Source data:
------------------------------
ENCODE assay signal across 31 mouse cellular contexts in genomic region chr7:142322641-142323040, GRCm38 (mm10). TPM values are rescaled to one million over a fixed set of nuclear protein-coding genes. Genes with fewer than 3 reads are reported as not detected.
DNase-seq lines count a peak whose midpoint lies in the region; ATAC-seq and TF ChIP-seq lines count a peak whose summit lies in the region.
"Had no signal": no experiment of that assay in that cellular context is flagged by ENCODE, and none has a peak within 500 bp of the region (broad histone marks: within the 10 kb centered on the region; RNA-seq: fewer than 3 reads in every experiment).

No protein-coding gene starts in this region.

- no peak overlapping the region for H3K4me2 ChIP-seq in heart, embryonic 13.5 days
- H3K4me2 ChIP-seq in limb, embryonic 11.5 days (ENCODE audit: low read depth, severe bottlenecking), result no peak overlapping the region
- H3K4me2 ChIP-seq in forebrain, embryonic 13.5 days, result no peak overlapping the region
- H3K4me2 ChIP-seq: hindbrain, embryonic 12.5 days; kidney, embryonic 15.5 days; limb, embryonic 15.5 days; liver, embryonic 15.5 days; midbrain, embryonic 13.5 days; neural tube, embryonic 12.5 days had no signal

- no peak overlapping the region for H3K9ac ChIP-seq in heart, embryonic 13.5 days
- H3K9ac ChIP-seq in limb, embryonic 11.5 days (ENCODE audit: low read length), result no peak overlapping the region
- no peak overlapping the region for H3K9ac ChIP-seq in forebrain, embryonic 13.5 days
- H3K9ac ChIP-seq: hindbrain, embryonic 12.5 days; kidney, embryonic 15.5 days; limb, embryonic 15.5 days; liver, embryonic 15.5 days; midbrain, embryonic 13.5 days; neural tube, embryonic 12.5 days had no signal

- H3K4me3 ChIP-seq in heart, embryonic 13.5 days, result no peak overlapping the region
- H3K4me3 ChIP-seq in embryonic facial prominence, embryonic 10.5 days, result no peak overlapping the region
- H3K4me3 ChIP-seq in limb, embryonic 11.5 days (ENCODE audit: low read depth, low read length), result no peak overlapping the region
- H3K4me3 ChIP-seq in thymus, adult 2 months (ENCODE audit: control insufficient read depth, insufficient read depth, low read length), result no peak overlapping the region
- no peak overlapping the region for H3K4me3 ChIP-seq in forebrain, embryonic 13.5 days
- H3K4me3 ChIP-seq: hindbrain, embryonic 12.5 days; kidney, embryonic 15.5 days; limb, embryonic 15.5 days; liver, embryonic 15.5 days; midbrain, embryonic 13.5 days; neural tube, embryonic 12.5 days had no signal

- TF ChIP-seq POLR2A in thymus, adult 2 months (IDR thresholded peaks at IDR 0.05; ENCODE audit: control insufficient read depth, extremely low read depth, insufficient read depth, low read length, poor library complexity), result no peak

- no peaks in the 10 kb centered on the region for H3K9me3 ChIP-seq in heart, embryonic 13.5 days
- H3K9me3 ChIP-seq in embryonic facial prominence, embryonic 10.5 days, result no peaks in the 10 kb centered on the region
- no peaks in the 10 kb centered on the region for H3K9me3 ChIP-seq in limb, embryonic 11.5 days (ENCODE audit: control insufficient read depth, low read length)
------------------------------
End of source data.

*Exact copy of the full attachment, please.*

ENCODE assay signal across 31 mouse cellular contexts in genomic region chr7:142322641-142323040, GRCm38 (mm10). TPM values are rescaled to one million over a fixed set of nuclear protein-coding genes. Genes with fewer than 3 reads are reported as not detected.
DNase-seq lines count a peak whose midpoint lies in the region; ATAC-seq and TF ChIP-seq lines count a peak whose summit lies in the region.
"Had no signal": no experiment of that assay in that cellular context is flagged by ENCODE, and none has a peak within 500 bp of the region (broad histone marks: within the 10 kb centered on the region; RNA-seq: fewer than 3 reads in every experiment).

No protein-coding gene starts in this region.

- no peak overlapping the region for H3K4me2 ChIP-seq in heart, embryonic 13.5 days
- H3K4me2 ChIP-seq in limb, embryonic 11.5 days (ENCODE audit: low read depth, severe bottlenecking), result no peak overlapping the region
- H3K4me2 ChIP-seq in forebrain, embryonic 13.5 days, result no peak overlapping the region
- H3K4me2 ChIP-seq: hindbrain, embryonic 12.5 days; kidney, embryonic 15.5 days; limb, embryonic 15.5 days; liver, embryonic 15.5 days; midbrain, embryonic 13.5 days; neural tube, embryonic 12.5 days had no signal

- no peak overlapping the region for H3K9ac ChIP-seq in heart, embryonic 13.5 days
- H3K9ac ChIP-seq in limb, embryonic 11.5 days (ENCODE audit: low read length), result no peak overlapping the region
- no peak overlapping the region for H3K9ac ChIP-seq in forebrain, embryonic 13.5 days
- H3K9ac ChIP-seq: hindbrain, embryonic 12.5 days; kidney, embryonic 15.5 days; limb, embryonic 15.5 days; liver, embryonic 15.5 days; midbrain, embryonic 13.5 days; neural tube, embryonic 12.5 days had no signal

- H3K4me3 ChIP-seq in heart, embryonic 13.5 days, result no peak overlapping the region
- H3K4me3 ChIP-seq in embryonic facial prominence, embryonic 10.5 days, result no peak overlapping the region
- H3K4me3 ChIP-seq in limb, embryonic 11.5 days (ENCODE audit: low read depth, low read length), result no peak overlapping the region
- H3K4me3 ChIP-seq in thymus, adult 2 months (ENCODE audit: control insufficient read depth, insufficient read depth, low read length), result no peak overlapping the region
- no peak overlapping the region for H3K4me3 ChIP-seq in forebrain, embryonic 13.5 days
- H3K4me3 ChIP-seq: hindbrain, embryonic 12.5 days; kidney, embryonic 15.5 days; limb, embryonic 15.5 days; liver, embryonic 15.5 days; midbrain, embryonic 13.5 days; neural tube, embryonic 12.5 days had no signal

- TF ChIP-seq POLR2A in thymus, adult 2 months (IDR thresholded peaks at IDR 0.05; ENCODE audit: control insufficient read depth, extremely low read depth, insufficient read depth, low read length, poor library complexity), result no peak

- no peaks in the 10 kb centered on the region for H3K9me3 ChIP-seq in heart, embryonic 13.5 days
- H3K9me3 ChIP-seq in embryonic facial prominence, embryonic 10.5 days, result no peaks in the 10 kb centered on the region
- no peaks in the 10 kb centered on the region for H3K9me3 ChIP-seq in limb, embryonic 11.5 days (ENCODE audit: control insufficient read depth, low read length)